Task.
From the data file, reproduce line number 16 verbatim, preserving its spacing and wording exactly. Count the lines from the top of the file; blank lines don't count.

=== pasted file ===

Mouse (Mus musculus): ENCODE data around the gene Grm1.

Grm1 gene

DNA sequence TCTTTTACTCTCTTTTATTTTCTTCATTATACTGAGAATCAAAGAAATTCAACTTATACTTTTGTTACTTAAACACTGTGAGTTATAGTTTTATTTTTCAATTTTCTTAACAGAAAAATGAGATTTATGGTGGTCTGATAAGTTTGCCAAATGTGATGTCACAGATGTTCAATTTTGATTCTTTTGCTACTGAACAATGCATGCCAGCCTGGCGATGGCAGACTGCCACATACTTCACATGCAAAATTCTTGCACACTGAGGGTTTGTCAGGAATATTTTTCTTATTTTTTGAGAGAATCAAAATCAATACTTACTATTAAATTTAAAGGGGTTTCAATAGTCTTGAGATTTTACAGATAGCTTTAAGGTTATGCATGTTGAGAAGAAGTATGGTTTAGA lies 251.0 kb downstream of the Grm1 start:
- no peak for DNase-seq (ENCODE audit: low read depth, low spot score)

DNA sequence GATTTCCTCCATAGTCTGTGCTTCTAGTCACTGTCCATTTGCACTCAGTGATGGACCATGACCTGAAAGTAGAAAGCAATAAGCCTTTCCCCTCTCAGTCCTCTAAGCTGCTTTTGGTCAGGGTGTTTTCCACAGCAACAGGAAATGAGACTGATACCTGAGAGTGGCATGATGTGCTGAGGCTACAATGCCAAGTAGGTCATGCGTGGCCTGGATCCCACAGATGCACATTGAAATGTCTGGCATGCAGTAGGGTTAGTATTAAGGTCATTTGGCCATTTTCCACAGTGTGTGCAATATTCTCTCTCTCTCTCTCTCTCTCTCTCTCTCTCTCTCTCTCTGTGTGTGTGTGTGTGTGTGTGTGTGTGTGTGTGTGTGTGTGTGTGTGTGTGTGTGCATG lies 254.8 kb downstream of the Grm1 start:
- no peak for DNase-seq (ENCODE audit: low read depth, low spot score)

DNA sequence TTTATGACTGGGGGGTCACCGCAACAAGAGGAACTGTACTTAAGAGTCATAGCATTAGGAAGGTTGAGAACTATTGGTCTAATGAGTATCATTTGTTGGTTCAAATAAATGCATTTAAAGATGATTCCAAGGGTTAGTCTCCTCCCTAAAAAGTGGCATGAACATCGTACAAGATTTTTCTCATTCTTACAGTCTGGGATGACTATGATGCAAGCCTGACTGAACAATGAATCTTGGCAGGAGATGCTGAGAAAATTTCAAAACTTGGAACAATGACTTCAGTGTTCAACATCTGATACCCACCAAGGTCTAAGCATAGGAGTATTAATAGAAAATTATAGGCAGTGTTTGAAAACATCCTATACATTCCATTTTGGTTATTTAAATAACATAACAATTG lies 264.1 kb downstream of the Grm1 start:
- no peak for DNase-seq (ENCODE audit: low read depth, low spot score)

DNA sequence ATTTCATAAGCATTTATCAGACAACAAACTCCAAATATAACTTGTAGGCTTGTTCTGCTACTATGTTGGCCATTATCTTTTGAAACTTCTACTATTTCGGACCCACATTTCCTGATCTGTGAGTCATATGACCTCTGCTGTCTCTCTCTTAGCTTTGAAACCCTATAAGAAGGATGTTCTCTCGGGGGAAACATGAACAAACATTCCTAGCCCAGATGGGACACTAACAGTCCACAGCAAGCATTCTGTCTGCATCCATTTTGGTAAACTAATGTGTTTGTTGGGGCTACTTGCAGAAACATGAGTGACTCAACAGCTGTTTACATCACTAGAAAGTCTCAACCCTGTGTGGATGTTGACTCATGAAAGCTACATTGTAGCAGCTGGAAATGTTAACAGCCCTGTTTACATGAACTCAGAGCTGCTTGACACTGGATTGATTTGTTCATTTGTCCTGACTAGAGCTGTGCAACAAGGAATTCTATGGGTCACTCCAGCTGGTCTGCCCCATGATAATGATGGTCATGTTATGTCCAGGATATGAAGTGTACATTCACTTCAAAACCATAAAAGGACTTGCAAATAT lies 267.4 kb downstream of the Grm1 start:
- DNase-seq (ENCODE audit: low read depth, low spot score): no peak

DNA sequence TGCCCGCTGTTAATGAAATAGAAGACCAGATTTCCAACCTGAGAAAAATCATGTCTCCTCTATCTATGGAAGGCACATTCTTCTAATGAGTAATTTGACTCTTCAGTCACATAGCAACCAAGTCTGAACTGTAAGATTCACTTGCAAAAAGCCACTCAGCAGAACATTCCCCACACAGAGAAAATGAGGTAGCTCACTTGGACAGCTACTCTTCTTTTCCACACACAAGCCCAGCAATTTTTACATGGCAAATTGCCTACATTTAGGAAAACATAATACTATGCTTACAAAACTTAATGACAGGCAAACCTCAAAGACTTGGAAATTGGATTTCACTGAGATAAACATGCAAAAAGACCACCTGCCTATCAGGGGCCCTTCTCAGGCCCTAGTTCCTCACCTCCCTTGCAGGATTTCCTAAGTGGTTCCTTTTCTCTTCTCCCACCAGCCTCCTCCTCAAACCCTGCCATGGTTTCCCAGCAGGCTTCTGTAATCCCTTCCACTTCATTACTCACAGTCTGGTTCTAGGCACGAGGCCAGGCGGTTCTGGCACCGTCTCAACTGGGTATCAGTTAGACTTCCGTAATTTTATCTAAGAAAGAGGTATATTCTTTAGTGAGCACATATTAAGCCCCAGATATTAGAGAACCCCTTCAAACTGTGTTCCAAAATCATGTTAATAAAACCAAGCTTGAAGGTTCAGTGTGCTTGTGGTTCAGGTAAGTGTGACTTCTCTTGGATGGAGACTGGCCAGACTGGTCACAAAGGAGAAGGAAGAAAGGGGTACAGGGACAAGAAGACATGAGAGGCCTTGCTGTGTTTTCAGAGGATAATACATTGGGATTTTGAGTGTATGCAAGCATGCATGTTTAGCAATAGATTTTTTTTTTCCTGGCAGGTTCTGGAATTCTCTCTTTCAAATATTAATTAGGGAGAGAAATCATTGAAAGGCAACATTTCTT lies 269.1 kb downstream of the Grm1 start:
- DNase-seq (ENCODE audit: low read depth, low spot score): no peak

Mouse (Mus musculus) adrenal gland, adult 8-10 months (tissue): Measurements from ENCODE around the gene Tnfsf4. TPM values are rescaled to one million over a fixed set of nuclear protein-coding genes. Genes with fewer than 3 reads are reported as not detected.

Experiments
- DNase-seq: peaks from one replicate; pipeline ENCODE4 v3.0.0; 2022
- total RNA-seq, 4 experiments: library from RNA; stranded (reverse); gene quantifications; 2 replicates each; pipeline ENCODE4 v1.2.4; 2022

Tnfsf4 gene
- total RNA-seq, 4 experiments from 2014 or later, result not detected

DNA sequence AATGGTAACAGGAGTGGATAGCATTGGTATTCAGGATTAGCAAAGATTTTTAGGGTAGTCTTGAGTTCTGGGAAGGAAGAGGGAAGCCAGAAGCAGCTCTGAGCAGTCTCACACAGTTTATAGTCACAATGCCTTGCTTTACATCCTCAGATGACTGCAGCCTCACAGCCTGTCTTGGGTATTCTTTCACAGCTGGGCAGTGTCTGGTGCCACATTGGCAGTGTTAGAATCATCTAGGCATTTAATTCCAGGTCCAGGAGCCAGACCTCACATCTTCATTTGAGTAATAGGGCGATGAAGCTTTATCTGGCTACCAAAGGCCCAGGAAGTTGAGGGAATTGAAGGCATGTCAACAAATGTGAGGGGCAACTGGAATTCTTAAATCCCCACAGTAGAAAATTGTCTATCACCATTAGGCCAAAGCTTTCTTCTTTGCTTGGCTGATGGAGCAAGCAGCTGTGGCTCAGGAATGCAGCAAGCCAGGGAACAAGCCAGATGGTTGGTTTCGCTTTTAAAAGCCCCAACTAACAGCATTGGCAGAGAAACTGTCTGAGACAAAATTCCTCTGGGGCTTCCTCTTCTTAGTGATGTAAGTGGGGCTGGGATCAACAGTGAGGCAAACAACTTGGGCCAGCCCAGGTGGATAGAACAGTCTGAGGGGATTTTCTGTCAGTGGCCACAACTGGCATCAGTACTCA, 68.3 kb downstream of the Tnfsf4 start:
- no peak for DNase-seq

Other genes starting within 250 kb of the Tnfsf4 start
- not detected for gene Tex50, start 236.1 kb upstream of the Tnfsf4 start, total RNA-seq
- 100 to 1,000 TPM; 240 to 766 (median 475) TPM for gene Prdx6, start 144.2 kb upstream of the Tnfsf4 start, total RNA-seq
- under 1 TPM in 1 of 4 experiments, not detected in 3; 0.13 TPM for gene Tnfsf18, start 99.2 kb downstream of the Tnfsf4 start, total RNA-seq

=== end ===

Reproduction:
- total RNA-seq, 4 experiments: library from RNA; stranded (reverse); gene quantifications; 2 replicates each; pipeline ENCODE4 v1.2.4; 2022